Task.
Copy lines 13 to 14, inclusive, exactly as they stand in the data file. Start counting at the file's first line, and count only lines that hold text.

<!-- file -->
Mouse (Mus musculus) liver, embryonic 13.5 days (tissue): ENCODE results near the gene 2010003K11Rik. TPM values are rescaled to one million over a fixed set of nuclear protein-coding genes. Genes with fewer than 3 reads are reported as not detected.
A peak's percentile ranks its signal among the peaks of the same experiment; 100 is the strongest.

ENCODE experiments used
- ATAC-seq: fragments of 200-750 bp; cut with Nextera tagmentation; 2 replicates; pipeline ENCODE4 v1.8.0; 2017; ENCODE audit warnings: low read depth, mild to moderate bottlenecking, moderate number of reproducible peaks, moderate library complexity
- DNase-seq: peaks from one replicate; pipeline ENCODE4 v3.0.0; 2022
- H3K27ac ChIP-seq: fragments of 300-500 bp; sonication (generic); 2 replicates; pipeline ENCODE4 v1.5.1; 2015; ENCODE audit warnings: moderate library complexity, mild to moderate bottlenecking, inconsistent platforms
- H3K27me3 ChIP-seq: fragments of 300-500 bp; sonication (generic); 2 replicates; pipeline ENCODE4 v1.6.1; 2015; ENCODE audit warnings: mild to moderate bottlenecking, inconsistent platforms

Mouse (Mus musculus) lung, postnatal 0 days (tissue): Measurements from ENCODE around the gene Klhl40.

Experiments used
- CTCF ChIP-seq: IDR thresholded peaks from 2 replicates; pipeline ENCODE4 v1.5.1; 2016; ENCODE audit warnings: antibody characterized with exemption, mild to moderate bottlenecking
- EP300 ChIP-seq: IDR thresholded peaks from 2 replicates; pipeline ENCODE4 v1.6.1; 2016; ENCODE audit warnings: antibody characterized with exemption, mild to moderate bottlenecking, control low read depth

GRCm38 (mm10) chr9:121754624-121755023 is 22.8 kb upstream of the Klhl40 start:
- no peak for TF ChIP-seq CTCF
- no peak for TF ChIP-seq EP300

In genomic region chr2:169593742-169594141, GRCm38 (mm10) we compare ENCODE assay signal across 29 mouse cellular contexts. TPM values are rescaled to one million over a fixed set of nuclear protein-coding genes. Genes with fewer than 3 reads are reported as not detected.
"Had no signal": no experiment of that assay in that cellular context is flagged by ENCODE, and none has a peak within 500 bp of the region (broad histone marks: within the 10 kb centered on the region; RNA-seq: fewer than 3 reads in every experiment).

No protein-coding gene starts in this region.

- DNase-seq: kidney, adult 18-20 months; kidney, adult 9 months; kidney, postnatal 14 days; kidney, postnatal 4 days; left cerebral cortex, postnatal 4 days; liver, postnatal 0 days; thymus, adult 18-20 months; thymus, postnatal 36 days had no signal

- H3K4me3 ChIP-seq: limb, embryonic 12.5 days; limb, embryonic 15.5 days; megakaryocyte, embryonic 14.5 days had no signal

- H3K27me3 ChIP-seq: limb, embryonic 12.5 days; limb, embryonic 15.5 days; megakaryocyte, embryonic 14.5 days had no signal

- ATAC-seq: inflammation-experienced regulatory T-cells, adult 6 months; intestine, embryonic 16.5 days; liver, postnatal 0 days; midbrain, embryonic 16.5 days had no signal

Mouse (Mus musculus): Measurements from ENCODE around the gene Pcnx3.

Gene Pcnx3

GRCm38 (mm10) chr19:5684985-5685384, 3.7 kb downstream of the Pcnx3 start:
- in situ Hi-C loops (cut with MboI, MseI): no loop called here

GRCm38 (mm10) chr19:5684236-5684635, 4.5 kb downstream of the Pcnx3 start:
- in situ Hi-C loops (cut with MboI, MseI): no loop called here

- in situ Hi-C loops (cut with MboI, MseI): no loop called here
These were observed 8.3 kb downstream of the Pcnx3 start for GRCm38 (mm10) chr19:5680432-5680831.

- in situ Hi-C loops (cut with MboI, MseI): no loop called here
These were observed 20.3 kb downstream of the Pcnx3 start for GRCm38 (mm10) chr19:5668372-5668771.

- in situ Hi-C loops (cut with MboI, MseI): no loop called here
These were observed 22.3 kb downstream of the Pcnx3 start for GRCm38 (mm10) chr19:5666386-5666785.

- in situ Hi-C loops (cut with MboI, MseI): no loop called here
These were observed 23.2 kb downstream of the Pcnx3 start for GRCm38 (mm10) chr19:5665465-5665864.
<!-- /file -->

- no peak for TF ChIP-seq CTCF
- no peak for TF ChIP-seq EP300